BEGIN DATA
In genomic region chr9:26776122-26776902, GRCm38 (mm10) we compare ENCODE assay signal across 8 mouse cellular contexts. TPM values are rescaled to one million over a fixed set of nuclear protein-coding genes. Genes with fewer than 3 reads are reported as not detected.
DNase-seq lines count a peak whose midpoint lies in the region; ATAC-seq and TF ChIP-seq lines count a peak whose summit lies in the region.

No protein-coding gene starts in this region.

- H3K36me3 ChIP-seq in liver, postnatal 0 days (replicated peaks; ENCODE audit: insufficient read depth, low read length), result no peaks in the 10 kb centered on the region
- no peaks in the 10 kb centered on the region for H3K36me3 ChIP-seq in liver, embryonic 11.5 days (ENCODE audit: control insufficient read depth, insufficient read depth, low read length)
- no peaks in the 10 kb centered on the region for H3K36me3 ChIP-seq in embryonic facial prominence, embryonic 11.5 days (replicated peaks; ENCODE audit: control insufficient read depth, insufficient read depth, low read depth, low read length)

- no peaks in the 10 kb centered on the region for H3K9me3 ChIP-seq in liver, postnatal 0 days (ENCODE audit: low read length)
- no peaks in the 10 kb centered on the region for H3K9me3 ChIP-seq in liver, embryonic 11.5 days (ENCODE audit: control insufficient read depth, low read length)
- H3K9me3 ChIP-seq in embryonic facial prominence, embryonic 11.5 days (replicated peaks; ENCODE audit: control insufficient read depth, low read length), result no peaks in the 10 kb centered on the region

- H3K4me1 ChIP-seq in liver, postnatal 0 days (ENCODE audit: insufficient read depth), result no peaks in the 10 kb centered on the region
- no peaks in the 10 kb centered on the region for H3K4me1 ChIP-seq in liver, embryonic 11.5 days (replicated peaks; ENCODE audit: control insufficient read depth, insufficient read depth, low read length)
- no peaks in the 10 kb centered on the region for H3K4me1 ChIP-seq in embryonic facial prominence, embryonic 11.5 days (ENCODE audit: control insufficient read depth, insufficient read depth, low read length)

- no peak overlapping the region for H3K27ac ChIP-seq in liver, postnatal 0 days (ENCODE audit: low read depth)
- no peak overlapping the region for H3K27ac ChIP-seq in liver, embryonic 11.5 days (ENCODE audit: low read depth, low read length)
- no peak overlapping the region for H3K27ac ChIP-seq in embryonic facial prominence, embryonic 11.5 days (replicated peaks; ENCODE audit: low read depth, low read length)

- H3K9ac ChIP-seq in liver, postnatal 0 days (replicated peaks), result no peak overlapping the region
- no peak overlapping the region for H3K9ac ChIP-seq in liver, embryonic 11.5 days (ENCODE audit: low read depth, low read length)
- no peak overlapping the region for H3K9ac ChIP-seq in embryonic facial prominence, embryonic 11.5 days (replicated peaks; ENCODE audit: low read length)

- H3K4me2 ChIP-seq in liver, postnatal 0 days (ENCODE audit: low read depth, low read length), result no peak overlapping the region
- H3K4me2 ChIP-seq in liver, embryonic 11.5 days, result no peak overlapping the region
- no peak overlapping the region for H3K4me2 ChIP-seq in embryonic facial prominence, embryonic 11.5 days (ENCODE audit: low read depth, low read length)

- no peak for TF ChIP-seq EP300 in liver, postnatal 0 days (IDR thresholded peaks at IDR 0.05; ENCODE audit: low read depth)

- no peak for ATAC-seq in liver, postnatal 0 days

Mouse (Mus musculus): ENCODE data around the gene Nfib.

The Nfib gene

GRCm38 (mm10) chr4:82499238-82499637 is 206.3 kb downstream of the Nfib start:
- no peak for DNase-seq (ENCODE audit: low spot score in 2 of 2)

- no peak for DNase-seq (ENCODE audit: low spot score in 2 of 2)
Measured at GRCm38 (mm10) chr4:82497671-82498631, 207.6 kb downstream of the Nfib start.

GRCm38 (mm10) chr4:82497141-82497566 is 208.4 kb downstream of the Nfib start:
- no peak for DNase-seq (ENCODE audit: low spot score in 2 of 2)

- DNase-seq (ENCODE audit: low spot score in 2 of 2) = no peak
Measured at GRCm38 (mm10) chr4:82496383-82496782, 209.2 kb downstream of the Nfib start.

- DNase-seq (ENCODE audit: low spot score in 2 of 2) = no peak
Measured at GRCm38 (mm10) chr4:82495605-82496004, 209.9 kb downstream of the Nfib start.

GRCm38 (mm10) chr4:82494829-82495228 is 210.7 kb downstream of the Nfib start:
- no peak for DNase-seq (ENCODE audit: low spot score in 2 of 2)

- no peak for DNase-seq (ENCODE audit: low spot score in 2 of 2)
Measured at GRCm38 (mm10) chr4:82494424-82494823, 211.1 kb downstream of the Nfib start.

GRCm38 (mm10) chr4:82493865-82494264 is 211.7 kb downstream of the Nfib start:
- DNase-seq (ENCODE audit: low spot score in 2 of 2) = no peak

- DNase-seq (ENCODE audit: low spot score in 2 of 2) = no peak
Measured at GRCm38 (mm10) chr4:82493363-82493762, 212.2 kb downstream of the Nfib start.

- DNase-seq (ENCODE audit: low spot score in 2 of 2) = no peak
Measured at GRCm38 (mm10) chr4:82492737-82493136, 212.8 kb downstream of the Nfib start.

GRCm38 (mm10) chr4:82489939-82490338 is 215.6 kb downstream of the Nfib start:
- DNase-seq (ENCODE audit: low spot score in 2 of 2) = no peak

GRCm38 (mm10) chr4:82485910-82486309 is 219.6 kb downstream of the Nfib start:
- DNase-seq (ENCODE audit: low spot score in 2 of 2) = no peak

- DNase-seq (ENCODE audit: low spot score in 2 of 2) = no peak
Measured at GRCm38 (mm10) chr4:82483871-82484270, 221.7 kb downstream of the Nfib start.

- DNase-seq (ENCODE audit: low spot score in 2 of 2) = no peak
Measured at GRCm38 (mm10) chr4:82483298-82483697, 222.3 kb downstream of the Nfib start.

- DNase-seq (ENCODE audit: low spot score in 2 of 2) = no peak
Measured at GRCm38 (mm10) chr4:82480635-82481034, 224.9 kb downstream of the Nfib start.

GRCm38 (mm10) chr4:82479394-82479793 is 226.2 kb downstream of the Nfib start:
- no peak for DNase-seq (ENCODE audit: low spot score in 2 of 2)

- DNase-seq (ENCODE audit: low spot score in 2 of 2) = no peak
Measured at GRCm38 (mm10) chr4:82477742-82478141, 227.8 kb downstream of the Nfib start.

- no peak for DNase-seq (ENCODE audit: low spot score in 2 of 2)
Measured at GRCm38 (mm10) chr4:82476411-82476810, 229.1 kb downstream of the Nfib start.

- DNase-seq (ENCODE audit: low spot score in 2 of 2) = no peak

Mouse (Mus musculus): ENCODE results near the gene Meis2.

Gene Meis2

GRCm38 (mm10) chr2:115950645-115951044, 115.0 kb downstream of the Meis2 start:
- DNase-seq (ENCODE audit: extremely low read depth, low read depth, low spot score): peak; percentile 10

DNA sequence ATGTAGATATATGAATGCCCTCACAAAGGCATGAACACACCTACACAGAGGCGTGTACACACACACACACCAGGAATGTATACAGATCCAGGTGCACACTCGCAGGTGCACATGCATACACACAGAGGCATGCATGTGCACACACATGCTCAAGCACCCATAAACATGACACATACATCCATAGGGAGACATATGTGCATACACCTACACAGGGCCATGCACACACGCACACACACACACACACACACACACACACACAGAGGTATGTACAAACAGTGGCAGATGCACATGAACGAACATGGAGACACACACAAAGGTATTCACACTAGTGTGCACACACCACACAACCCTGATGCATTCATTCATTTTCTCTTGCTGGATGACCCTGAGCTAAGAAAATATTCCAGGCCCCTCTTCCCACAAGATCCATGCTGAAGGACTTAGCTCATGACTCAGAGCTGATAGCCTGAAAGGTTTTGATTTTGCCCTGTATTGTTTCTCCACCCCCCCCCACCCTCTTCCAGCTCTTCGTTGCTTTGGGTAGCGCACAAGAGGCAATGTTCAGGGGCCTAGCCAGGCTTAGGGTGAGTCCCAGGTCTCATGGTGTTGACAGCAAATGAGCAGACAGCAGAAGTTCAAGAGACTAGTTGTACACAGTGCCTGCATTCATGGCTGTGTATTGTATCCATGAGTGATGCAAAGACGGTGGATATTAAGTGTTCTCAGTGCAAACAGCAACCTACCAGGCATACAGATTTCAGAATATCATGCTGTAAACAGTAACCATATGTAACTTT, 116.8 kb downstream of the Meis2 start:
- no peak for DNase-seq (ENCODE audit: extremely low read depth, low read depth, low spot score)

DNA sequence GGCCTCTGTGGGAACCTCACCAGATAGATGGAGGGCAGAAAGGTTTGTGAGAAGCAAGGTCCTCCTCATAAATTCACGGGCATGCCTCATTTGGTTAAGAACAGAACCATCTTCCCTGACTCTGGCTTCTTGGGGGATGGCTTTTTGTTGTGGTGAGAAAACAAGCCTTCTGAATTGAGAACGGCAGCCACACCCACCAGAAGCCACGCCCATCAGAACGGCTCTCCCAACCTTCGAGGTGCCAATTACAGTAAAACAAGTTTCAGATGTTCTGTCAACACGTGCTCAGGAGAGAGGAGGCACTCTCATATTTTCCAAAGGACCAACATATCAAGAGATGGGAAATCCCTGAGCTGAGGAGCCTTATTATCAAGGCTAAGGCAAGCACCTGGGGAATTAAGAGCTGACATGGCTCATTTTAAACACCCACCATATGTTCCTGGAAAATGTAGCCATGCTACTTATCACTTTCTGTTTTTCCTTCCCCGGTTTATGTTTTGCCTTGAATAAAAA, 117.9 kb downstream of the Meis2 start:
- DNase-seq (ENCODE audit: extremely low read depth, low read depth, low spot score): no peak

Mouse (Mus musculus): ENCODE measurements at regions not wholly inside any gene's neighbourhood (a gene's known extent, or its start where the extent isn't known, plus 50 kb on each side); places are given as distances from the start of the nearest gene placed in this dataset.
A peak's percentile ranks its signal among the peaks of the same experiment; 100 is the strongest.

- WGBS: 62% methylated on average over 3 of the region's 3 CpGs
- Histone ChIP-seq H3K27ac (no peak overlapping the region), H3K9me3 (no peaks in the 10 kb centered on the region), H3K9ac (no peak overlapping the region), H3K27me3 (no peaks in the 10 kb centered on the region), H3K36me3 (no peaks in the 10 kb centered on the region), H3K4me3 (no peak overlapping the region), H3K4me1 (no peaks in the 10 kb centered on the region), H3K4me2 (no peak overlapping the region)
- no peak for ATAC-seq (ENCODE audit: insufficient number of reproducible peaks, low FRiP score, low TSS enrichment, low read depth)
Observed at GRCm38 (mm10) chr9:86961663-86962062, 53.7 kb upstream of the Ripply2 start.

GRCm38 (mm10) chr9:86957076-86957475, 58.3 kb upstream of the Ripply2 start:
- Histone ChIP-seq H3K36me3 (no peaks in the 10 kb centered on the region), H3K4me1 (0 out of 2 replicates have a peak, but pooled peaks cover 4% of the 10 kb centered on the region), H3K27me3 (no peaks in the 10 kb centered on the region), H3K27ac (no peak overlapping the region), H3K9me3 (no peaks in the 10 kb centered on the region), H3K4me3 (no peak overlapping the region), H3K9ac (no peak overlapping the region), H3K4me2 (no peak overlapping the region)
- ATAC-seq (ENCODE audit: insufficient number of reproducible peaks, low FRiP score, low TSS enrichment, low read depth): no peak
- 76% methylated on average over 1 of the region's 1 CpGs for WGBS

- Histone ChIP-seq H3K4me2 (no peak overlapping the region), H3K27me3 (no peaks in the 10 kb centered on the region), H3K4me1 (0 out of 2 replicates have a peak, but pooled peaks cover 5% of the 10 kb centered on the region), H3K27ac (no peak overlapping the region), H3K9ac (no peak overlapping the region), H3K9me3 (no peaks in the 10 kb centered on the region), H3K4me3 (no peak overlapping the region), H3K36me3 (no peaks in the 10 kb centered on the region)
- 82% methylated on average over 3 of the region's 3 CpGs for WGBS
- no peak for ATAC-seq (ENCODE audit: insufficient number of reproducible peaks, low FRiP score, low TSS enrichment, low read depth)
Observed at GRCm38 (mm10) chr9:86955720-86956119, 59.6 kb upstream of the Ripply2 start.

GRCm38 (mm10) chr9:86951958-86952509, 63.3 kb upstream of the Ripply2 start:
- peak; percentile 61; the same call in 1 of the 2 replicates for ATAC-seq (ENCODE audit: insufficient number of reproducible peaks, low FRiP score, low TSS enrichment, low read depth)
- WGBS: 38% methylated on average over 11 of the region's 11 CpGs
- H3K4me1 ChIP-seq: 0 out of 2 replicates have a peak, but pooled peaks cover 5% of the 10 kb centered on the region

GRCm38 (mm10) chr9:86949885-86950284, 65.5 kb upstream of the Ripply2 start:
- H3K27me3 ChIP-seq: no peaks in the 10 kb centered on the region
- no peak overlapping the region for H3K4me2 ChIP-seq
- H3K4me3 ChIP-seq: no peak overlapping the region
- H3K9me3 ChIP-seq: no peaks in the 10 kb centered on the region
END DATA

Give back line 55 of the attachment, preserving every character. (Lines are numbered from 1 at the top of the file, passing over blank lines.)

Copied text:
Measured at GRCm38 (mm10) chr4:82480635-82481034, 224.9 kb downstream of the Nfib start.